Updated: April 8, 2014 5:00:39 pm
The Samajwadi Party (SP),which supports the UPA from outside, Monday demanded the landmark Food Security Bill be put in abeyance until the states are consulted while the BJP dubbed it as a vote security bill.
The main opposition party picked holes in the proposed law and questioned how it would be implemented and who would be the beneficiaries.
Initiating the debate after Food Minister K V Thomas moved the bill for consideration,Murli Manohar Joshi (BJP) said he was in favour of the legislation that will provide highly subsidised food to two-thirds of the countrys population. At the same time,he said there were flaws in the bill which should be rectified.
Suggesting that the bill had been brought with an eye on the elections,Joshi said,In 2009,the then President of India in his address had talked about Food Security Bill. But you have brought this bill when you are going out
SP chief Mulayam Singh Yadav too contended that the bill was being brought with an eye on elections and said it should be kept in abeyance till chief ministers are consulted as it would put an additional burden on states.
Raising a number of questions over the bill,Yadav said it would badly hurt farmers as there was no guarantee in the provisions that all the produce would be bought by the government.
It is clearly being brought for elections. Why didnt you bring this bill earlier when poor people were dying because of hunger? Every election,you bring up a measure. There is nothing for the poor, he said.
He questioned the government whether it had any assessment of the number of poor in the country. There is no mention in the Bill. You dont have any figure. You are only going by assumptions, Yadav said,adding the Bill could be brought only after the BPL census was completed.
He said he would support the bill,which provides for highly subsidised foodgrains to two-thirds of the countrys population,if certain amendments are moved. This bill is neither for the poor,nor for the farmers.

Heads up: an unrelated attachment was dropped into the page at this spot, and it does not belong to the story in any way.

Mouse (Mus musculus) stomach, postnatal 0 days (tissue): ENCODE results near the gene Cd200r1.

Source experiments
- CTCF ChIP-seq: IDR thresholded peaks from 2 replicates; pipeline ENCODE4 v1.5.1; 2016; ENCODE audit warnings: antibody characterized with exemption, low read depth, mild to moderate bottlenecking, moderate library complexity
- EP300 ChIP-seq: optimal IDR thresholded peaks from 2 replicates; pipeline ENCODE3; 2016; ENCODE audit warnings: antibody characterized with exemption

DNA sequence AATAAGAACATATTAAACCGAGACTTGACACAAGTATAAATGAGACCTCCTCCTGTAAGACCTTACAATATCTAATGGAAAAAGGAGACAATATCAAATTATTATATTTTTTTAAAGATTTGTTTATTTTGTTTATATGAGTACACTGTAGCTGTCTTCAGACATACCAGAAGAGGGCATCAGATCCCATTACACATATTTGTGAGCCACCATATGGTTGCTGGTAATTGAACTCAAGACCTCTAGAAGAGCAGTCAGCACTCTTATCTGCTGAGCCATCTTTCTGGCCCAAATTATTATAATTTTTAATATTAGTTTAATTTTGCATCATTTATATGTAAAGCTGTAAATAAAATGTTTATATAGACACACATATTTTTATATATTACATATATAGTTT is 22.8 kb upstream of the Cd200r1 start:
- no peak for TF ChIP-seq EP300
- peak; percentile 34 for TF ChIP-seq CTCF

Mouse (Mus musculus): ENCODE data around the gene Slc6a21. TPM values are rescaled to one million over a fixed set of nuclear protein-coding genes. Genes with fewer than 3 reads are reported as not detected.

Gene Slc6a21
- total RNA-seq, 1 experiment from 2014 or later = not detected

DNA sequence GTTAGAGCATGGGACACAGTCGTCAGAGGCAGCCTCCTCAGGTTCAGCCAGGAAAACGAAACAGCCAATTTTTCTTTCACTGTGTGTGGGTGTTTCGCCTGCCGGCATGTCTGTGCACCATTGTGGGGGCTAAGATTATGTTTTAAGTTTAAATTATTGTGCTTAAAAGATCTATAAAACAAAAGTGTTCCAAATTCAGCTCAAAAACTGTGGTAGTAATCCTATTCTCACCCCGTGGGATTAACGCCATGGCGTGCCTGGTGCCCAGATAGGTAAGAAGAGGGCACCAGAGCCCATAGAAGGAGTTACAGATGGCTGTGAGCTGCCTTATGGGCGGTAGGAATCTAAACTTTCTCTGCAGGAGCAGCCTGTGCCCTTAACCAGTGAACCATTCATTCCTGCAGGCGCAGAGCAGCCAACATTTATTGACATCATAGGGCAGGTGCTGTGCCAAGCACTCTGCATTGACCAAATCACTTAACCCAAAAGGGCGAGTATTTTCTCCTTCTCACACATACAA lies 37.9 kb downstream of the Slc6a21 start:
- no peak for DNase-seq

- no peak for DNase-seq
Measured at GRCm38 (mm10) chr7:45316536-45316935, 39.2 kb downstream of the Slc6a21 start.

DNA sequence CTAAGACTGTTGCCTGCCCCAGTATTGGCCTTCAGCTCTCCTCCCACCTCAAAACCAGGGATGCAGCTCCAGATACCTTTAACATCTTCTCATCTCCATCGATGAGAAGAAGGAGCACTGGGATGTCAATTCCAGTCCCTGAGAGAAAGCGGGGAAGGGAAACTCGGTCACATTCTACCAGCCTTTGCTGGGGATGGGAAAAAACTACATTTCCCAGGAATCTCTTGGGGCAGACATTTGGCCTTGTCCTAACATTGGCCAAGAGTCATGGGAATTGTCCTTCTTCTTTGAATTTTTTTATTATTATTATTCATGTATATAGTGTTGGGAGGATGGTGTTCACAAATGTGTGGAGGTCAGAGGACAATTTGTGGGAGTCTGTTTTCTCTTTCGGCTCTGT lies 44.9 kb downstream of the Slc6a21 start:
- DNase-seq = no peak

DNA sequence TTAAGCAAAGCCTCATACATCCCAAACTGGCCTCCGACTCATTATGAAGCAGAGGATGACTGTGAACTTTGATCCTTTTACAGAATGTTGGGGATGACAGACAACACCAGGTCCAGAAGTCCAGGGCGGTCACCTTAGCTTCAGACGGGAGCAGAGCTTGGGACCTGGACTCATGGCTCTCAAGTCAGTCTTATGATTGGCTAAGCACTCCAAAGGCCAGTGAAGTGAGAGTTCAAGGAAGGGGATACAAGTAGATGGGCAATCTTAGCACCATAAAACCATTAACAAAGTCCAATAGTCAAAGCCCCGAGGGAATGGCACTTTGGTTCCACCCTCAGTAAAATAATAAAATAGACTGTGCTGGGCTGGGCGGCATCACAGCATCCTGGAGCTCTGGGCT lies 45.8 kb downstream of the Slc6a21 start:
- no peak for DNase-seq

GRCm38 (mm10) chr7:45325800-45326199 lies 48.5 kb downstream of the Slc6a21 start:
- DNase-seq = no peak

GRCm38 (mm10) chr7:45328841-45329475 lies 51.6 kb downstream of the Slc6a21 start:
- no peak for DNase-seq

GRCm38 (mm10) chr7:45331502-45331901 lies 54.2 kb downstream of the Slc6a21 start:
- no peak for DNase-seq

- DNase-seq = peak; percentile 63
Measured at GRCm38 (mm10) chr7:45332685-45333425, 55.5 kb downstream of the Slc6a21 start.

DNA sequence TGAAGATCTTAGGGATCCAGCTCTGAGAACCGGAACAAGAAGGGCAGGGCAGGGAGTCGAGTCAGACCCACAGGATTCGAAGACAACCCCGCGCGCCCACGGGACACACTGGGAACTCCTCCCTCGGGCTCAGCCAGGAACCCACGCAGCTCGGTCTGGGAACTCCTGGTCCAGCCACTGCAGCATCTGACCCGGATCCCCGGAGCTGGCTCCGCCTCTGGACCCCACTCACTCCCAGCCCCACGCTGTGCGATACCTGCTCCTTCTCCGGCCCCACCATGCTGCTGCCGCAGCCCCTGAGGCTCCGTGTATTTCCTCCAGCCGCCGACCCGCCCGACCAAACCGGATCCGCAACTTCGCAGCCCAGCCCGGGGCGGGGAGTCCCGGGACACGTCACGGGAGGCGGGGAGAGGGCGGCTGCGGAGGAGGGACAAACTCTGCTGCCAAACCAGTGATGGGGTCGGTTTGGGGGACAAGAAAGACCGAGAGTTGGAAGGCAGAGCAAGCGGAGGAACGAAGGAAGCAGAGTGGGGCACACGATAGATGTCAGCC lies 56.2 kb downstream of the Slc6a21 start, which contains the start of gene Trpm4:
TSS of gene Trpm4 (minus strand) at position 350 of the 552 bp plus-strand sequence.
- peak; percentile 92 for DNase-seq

Emphasising that the measure would put additional financial burden on the states,Yadav said the Centre should consult chief ministers and until then,keep it in abeyance.
On the other hand,Dara Singh Chauhan of the BSP,another key outside supporter,backed the bill saying it would provide food security to the poor.
JD-U President Sharad Yadav,whose party recently parted ways with BJP-led NDA over Narendra Modi issue,praised Sonia Gandhi for speaking in the language of the country while participating in the debate on the bill.
At the same time,he said the measure is a national scheme and no burden should be put on the state governments.
Kalyan Banerjee (TMC) said the bill should not be used as a political gimmick. He expressed apprehension that this would be treated as political gimmick in the coming elections.
Banejree said the Centre will bring such schemes at the time of elections but states would be compelled to bear the burden.
Banerjee said TMC will support the measure if the government deleted Section 38,which makes state governments equally responsible for implementing the scheme.
T R Baalu (DMK) praised provisions in the pro-poor measure enacted under the leadership of Congress president Sonia Gandhi. He,however,said prevalence of problems like malnutrition are very high in India.
Praful Patel (NCP) said the government should endeavour to give universal coverage to the food Bill and give food grains to all sections of poor people and not limit it to just 75 per cent or 50 per cent of the rural and urban population.
He said the Nationalist Congress Party is in favour of the Bill. We need to work for welfare and prosperity of this country, he said,adding that food security should be provided to people.
Patel said he does not agree to the poverty line of Rs 28.65 per capita daily consumption as given by Planning Commission.
Bhartruhari Mahtab (BJD) observed that the Bill should give food security to people on the basis of per-household,instead of per-capita as proposed. Mahtab said the per-capita approach would create confusion among people and lead to harassment when new members are introduced in the family. He demanded that states should be given flexibility to decide whether they want the per-capita or per-household approach. The exclusion criteria should also be state specific,he said and suggested that the public distribution system should be strengthened to provide food grains.
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